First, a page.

by Lori Davis
Fairly often, I read a blog expressing outrage about the message women and girls learn at church: women have no value outside the home, working women are neglecting their real responsibilities, women should always be subservient to men, etc.
I feel some sympathy here, but mostly, I feel puzzled. I’m not hearing that message at church here in the UK.
Two recent talks in Sacrament Meeting are good examples. One working mom spoke about praying over a change in her career path with good financial and spiritual results. Another talk discussed Deborah, Esther, and Eliza R. Snow, with particular emphasis on how motherhood is not what they are remembered for. Incidentally, this last one was given on Mother’s Day, which is in March here. As far as I know, no one batted an eye at either of these talks.
Strong role models are more effective than any amount of talking, so I tallied up the currently prominent women in my ward. Between the Primary, Young Women, and Relief Society Presidencies, we have:
- One practicing medical doctor (married without kids)
- Two moms working outside the home (one married, one divorced and remarried)
- One part-time work-at-home mom (married)
- One stay-at-home mom (married)
- One stay-at-home mom who takes foster children in addition to her own ten children (married)
- One recent MBA graduate about to open her own business (single)
- Three women pursuing advanced degrees (two single, one married without kids)
My previous wards (in Utah, Connecticut, and Germany) probably had stronger contingents of stay-at-home moms, including me. But they’ve also had plenty of women doing other things. Both groups included intelligent, faithful women making their own choices for their own good reasons.
I’m not in Ward Council here, so I can’t say exactly how the male leadership relates to these women. I did watch the Young Women (adult leaders included) facing constant rudeness from the Young Men (adult leaders included). One of the women reproved them with sharpness in a pretty pointed spiritual thought at Mutual. They took it very meekly, and we haven’t had a problem since. In other words, they accepted guidance and correction from a woman without a word of complaint.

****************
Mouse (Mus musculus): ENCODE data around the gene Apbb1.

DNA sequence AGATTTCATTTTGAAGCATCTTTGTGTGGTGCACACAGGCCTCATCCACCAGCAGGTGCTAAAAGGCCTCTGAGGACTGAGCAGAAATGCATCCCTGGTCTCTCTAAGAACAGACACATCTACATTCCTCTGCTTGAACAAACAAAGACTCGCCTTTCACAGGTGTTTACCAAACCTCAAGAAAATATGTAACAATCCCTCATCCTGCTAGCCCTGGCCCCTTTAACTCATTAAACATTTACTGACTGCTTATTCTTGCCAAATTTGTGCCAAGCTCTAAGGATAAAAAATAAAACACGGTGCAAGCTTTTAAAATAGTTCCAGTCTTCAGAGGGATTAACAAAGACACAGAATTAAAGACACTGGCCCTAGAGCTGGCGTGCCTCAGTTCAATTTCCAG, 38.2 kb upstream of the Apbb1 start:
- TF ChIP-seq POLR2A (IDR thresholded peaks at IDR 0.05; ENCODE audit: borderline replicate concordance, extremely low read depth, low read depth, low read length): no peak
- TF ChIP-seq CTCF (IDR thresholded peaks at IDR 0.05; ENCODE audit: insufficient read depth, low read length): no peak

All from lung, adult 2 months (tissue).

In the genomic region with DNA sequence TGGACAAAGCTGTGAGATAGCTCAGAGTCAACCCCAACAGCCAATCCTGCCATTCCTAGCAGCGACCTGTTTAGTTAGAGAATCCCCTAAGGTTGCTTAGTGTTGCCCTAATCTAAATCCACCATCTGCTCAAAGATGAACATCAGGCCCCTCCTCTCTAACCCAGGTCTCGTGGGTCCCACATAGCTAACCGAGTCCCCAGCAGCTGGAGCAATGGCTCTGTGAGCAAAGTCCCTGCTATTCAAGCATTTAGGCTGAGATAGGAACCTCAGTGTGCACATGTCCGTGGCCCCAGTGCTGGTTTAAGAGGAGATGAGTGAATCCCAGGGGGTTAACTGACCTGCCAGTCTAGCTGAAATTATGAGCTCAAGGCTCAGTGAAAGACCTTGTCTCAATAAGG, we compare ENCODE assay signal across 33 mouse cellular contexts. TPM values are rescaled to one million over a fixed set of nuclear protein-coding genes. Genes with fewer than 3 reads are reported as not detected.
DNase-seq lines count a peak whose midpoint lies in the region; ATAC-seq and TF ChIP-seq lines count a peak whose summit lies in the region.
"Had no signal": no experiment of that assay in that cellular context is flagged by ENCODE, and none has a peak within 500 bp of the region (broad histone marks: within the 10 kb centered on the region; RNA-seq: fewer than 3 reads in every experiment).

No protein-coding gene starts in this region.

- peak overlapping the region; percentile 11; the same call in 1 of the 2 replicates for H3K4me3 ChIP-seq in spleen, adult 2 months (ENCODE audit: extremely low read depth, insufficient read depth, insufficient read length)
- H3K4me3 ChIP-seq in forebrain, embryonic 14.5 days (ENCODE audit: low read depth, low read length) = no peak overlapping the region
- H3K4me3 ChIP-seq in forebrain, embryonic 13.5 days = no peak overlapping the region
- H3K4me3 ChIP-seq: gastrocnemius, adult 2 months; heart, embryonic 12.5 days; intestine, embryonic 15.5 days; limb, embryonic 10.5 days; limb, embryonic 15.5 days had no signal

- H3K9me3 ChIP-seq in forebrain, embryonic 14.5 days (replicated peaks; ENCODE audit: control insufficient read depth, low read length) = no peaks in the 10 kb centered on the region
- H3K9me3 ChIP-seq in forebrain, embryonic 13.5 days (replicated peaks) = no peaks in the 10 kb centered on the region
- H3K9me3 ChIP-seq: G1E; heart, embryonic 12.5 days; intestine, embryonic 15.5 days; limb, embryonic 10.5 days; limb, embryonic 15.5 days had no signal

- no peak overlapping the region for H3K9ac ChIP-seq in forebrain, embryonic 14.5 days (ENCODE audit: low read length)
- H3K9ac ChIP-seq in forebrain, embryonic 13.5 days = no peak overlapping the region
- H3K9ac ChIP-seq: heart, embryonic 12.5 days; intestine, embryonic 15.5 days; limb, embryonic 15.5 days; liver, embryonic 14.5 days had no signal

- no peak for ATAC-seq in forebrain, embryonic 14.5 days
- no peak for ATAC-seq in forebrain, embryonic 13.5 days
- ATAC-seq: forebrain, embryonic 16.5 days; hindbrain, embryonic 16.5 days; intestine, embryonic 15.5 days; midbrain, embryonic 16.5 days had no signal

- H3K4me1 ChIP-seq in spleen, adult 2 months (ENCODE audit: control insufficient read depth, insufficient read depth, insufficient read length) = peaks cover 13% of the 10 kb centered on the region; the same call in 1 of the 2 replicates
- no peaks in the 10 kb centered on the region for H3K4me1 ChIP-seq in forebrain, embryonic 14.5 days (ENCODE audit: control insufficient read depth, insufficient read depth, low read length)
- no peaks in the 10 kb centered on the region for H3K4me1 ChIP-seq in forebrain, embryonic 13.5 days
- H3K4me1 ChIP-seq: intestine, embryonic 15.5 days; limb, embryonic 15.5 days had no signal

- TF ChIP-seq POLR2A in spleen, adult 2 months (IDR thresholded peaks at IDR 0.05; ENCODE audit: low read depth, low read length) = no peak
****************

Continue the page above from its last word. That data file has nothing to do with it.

Overall, I’m not displeased with the message my daughter is receiving at church. I think she’ll know that righteous women are valued and trusted whether they are pursuing education, career, motherhood, or some combination of the three.
It is true that I occasionally hear a comment I could take as demeaning. I’ve also heard Jabberwocky recited in the middle of a prayer, that cooking with red wine vinegar is a sin, and that scriptures about the “bosom of the Lord” prove that God is a woman. We’ll always have a few misinformed, different, or just plain crazy people floating around. That’s okay. We’re glad to have them too.
Some bloggers mention the subtle messages inherent in the way things are run. Many of their specific complaints I really haven’t experienced here. If such things cause problems elsewhere, by all means, let’s have a change. A few of their specific complaints do occur here, and changes would be welcome. Unfortunately, not even all the women can agree on how to make progress. Meanwhile, it’s only fair to mention that some subtle messages are flowing in the opposite direction: I’m certainly tired of the implication that all men are sexual predators who can’t be trusted in Primary. My point is not that we have no room for improvement, but that the overt and positive messages I hear in Sacrament Meeting and see in the lives of our female leaders provide a very strong counter balance to any negative messages trickling through.
I’m curious to know about the female leadership in other wards. Do they provide that counter balance? What kind of messages are they sending? I personally want to thank the doctor, the MBA grad, the stay-at-home mom, and all of the others for showing my daughter what a myriad of options she has.
Lori Davis grew up in Albuquerque, New Mexico, loving music, books, green chile, and the Church. She currently lives in Scotland with her wonderful husband, brilliant daughter, and a long list of grandiose plans for the future.